moe album cover

Five guys Named Moe via

‘Five Guys Named Moe’ was recorded in Ringsend Road Studios in the heart of Dublin during the Autumn of 1989, produced by Donal Lunny of Planxty and Moving Hearts. But it’s not as if the band is readily recalled by locals either. True to form, Lunny also contributed bouzouki and bodhrán and also enlisted the help of some of his regular wingmen :- Ronan Browne plays uileann pipes on one track, James Kelly brought his banjo and Noel Eccles is credited as a hired-in percussionist.

album cover back

Five guys named Moe back cover via

Not that any of this should either deter or mis-lead you. Five Guys Named Moe peddled a terrific line in smart, sinewy pop music, in the margins with the likes of Divinyls, ‘Til Tuesday, Sixpence None Then Richer, The Pursuit Of Happiness and The Lotus Eaters, and with the lyrical whimsy of The Divine Comedy. Twenty-five years later, this seemingly phantom record still holds it’s own.

In keeping with the band’s general anonymity, they never feature either in the annals of live music in Cork, and why would they ? Only a handful of hardy regulars witnessed them open for The Daintees and the band then promptly disappeared into the mist. In terms of sound, tone, look and feel, they are the absolute counter-point to Nirvana. And, for that very reason, they embody every core difference between Sir Henry’s and De Lacy House.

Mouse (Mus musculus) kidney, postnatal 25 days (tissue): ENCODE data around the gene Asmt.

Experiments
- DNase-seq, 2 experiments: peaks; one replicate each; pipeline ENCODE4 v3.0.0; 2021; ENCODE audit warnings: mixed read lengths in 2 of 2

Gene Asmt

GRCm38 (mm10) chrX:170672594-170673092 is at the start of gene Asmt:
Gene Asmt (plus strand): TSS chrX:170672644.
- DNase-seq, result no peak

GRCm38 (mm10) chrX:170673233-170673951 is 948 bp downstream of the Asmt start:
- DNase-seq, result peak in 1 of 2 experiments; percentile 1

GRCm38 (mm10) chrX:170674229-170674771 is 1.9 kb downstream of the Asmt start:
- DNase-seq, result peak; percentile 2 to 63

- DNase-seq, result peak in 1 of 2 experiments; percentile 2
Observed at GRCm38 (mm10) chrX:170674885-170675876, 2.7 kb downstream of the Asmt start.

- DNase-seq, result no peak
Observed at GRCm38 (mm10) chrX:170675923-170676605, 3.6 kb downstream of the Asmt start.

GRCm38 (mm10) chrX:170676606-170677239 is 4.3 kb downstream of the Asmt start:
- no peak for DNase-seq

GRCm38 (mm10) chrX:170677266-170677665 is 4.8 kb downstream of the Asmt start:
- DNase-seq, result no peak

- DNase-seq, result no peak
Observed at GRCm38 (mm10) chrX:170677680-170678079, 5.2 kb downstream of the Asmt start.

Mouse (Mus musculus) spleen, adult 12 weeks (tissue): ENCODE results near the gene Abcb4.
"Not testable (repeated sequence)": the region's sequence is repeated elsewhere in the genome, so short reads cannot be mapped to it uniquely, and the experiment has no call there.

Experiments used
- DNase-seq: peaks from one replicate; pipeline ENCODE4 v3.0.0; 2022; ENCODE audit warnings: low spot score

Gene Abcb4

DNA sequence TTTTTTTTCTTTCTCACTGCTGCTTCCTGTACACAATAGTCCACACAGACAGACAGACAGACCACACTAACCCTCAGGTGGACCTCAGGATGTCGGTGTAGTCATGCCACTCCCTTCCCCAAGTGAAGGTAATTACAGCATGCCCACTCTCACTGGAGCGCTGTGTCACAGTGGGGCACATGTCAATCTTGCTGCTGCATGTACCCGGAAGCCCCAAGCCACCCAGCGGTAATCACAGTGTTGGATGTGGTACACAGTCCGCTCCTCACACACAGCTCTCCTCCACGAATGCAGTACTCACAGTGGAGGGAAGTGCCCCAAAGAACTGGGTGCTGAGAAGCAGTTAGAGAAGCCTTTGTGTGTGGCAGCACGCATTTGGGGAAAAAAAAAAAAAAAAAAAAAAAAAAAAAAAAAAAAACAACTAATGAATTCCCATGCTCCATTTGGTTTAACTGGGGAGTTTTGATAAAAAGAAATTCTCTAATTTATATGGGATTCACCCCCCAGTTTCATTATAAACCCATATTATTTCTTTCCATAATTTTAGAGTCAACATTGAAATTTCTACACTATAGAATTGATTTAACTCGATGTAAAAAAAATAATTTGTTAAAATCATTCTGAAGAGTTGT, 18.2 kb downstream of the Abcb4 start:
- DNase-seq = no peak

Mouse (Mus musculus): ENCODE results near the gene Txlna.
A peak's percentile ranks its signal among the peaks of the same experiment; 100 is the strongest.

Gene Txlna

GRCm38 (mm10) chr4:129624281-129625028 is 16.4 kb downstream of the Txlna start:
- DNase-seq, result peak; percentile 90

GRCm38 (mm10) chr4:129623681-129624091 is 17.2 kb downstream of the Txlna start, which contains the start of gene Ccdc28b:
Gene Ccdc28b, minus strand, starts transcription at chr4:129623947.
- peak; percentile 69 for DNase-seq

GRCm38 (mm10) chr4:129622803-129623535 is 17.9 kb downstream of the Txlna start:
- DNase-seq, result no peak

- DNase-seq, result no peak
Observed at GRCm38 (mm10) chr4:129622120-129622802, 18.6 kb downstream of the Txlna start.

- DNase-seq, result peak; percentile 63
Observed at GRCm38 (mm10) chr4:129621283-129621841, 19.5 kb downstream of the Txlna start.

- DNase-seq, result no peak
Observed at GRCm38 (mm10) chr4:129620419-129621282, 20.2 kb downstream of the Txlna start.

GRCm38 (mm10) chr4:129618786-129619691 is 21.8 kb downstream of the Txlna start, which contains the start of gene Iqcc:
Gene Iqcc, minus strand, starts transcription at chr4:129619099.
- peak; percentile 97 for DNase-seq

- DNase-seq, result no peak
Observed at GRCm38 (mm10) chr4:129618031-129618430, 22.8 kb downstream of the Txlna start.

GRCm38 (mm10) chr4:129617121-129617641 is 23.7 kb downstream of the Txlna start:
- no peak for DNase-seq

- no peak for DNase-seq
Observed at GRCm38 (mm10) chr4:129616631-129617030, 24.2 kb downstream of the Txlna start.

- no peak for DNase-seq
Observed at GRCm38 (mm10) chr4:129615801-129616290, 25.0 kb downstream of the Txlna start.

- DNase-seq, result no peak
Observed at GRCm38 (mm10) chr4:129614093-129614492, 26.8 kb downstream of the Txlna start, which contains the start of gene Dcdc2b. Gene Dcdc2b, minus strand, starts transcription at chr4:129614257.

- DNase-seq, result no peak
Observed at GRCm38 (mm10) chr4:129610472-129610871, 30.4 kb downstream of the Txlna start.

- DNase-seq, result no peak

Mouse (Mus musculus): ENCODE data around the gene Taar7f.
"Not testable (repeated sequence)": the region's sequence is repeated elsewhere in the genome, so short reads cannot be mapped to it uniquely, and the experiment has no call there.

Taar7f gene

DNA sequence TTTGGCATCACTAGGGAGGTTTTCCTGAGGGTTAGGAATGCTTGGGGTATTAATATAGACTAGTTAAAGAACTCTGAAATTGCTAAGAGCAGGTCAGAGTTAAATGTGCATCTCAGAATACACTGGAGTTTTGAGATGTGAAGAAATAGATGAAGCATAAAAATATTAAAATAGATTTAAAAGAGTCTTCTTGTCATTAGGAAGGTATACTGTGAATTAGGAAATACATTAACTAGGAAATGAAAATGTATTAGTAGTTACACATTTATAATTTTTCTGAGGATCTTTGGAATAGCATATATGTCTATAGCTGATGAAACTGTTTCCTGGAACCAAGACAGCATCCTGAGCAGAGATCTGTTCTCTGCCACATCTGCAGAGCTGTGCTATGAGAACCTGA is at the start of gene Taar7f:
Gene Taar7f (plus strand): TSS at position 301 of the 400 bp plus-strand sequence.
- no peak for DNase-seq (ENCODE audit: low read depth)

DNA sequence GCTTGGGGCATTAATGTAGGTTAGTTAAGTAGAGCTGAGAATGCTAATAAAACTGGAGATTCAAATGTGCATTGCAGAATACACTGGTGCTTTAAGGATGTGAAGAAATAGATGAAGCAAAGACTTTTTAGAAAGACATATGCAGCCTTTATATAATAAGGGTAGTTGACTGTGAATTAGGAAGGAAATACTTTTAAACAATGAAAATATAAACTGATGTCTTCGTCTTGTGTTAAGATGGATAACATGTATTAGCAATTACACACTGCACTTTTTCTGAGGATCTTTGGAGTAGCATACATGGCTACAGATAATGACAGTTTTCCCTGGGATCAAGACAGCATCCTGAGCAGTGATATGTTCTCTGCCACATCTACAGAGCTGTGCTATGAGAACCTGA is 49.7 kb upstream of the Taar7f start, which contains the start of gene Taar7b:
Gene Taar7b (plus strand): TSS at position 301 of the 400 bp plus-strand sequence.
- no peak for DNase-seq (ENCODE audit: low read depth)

I’ve long thought that De Lacy House never really received the credit it deserved as an excellent live music venue, especially between 1988 and 1994. Against the long-established might of Sir Henry’s, it was at a reputational disadvantage from the off, but promoters like Jim Walsh, the late Des Blair and the other Denis Desmond worked Don Forde’s top floor hard, and with no little sense of adventure. Far from rivalling Sir Henry’s, De Lacy’s complimented it instead, often presenting a far more diverse range of output, reaching across a broad spectrum, from folk and trad to out-and-out indie. And this may indeed have been a weakness as much as it was a strength ;- one could, quite literally, see anything there.

Personally, I loved the place.

It was there, towards the Grand Parade end of Oliver Plunkett Street, that I saw The Fatima Mansions, Roddy Frame, Power Of Dreams, A House, The Wannadies and numerous others test the support beams beneath the third-storey’s wooden floor. And where I also saw a host of roots acts too, most memorably the excellent Don Baker, a regular there in his pomp. It was where I saw The Fat Lady Sings play to twenty people one Sunday night [most of whom ended up on the stage for the encore] and where I once encountered an uncle of mine at the bar during a set by Thee Amazing Colossal Men :- he thought he’d come to see The Wolfe Tones. It was that kind of venue.

And it was in De Lacy House where I’d routinely get the nod on the main door from Tony Hennessy who, when he wasn’t kicking imaginary footballs down Barrack Street or refereeing youth football games [‘careful now lads, 2-0 is the most dangerous lead in soccer’], was easily Cork’s best groomed and most efficient doorman. The stairs may well have been a nightmare for roadies and humpers but the venue itself hosted many a memorable night for punters, and Tony was a fixture for all of the really great shows.